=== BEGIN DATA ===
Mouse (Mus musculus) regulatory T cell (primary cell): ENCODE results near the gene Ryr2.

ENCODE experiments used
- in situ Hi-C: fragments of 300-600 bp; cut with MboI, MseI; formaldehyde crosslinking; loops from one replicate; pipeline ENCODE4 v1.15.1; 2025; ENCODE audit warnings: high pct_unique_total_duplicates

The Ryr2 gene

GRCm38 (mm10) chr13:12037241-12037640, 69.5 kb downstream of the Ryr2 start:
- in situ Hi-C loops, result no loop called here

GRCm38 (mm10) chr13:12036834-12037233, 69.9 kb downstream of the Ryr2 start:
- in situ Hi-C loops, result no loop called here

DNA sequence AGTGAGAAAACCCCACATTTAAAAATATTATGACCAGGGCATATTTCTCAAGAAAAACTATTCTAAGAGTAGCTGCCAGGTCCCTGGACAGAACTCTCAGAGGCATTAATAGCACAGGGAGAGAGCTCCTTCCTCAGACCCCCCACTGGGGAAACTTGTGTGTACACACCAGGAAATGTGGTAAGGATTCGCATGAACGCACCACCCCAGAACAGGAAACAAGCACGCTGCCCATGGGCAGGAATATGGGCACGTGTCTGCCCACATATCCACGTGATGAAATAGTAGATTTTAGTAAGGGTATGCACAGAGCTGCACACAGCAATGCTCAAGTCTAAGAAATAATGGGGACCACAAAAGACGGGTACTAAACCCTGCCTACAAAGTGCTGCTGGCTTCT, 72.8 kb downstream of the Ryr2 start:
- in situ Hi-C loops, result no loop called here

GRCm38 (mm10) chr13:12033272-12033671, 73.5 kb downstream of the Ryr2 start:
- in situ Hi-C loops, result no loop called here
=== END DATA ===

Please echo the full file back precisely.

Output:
Mouse (Mus musculus) regulatory T cell (primary cell): ENCODE results near the gene Ryr2.

ENCODE experiments used
- in situ Hi-C: fragments of 300-600 bp; cut with MboI, MseI; formaldehyde crosslinking; loops from one replicate; pipeline ENCODE4 v1.15.1; 2025; ENCODE audit warnings: high pct_unique_total_duplicates

The Ryr2 gene

GRCm38 (mm10) chr13:12037241-12037640, 69.5 kb downstream of the Ryr2 start:
- in situ Hi-C loops, result no loop called here

GRCm38 (mm10) chr13:12036834-12037233, 69.9 kb downstream of the Ryr2 start:
- in situ Hi-C loops, result no loop called here

DNA sequence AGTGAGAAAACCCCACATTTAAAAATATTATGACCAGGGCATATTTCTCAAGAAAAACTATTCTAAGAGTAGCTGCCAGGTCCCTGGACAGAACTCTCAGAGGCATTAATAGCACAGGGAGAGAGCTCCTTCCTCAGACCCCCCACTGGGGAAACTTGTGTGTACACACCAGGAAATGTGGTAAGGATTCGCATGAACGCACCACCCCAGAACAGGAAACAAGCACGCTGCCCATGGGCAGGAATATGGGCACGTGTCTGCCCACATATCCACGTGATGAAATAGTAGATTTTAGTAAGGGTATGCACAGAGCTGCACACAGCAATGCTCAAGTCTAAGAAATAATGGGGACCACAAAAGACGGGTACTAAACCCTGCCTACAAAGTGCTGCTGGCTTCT, 72.8 kb downstream of the Ryr2 start:
- in situ Hi-C loops, result no loop called here

GRCm38 (mm10) chr13:12033272-12033671, 73.5 kb downstream of the Ryr2 start:
- in situ Hi-C loops, result no loop called here